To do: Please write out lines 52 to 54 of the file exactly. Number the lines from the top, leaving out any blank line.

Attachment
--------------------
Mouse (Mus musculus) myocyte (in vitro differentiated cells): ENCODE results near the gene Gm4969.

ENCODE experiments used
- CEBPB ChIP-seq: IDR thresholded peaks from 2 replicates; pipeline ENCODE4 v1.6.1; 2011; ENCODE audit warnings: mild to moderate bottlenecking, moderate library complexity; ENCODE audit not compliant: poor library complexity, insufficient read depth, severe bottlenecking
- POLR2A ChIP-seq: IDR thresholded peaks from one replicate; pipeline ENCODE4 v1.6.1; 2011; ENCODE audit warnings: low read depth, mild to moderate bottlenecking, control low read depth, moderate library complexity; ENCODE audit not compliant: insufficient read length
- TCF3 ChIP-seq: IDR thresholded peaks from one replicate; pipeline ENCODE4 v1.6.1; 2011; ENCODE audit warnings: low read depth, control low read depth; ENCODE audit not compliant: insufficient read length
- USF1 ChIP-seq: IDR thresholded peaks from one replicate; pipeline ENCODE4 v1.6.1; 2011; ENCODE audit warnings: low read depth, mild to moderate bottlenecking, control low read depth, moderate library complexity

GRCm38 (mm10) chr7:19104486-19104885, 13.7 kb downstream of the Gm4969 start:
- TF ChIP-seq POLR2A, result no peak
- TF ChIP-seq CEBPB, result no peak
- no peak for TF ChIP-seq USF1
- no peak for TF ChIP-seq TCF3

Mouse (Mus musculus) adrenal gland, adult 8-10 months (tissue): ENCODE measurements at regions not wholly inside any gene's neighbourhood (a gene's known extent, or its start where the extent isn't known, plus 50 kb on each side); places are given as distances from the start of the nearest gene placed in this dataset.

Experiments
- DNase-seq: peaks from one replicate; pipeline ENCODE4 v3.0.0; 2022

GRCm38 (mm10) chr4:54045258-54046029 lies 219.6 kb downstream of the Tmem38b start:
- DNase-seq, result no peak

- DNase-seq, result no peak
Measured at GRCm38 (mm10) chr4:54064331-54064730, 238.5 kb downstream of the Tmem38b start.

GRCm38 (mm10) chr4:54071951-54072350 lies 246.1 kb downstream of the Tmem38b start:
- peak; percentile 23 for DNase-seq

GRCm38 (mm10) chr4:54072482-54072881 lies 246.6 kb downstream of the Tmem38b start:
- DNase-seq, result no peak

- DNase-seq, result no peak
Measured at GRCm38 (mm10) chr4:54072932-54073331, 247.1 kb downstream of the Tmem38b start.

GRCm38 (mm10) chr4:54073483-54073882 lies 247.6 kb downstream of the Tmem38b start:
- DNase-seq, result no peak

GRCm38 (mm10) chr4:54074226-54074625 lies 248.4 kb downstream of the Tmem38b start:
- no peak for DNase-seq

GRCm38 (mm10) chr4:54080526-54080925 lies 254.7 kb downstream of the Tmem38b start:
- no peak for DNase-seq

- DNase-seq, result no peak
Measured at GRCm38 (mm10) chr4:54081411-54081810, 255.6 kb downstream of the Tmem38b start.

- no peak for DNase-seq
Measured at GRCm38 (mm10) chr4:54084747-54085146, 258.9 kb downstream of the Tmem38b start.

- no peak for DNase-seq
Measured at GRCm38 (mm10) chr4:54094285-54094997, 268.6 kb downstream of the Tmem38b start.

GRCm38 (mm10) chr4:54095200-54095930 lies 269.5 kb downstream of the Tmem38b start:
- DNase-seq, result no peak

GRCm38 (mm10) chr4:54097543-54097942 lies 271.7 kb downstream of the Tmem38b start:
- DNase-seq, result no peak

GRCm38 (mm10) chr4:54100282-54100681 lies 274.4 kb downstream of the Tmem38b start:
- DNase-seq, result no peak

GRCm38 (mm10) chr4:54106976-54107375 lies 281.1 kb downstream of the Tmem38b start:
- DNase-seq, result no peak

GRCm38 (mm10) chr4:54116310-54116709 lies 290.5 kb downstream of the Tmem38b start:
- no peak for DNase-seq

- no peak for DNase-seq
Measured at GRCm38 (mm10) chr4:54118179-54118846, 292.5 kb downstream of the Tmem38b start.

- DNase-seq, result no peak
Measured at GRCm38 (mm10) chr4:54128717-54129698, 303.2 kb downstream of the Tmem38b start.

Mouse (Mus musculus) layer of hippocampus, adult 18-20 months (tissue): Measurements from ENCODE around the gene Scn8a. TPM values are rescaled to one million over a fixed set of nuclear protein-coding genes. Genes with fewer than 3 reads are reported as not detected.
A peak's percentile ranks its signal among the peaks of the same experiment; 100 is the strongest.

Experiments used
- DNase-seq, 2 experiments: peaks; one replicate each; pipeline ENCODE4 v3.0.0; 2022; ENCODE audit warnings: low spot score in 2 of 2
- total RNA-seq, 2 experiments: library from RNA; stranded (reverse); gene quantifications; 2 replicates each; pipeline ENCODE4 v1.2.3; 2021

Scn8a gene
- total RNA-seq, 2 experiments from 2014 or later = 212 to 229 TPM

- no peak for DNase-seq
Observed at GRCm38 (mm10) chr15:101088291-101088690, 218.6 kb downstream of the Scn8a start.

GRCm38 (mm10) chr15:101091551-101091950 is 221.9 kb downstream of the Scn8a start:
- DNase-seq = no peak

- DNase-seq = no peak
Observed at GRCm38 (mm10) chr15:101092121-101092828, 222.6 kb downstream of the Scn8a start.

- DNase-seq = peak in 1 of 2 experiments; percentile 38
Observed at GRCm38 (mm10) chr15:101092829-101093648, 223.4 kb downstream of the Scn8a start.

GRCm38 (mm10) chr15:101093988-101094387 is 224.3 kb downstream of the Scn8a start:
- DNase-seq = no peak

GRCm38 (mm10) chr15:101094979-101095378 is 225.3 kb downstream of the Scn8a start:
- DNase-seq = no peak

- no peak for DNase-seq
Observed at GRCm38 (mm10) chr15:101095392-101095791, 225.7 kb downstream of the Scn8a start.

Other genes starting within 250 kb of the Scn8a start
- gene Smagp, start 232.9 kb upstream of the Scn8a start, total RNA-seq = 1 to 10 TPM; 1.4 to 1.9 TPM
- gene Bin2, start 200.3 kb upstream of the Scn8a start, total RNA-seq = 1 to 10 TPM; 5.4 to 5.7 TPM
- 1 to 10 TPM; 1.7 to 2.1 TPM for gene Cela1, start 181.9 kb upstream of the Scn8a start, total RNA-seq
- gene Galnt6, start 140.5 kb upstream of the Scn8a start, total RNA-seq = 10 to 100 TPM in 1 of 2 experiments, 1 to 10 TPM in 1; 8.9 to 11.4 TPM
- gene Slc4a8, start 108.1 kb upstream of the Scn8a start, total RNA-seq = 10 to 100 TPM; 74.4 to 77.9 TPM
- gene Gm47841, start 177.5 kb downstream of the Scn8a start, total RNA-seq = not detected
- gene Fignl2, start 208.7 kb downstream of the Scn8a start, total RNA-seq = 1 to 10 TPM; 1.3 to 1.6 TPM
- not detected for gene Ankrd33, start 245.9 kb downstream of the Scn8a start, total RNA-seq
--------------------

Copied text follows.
A peak's percentile ranks its signal among the peaks of the same experiment; 100 is the strongest.

Experiments used
- DNase-seq, 2 experiments: peaks; one replicate each; pipeline ENCODE4 v3.0.0; 2022; ENCODE audit warnings: low spot score in 2 of 2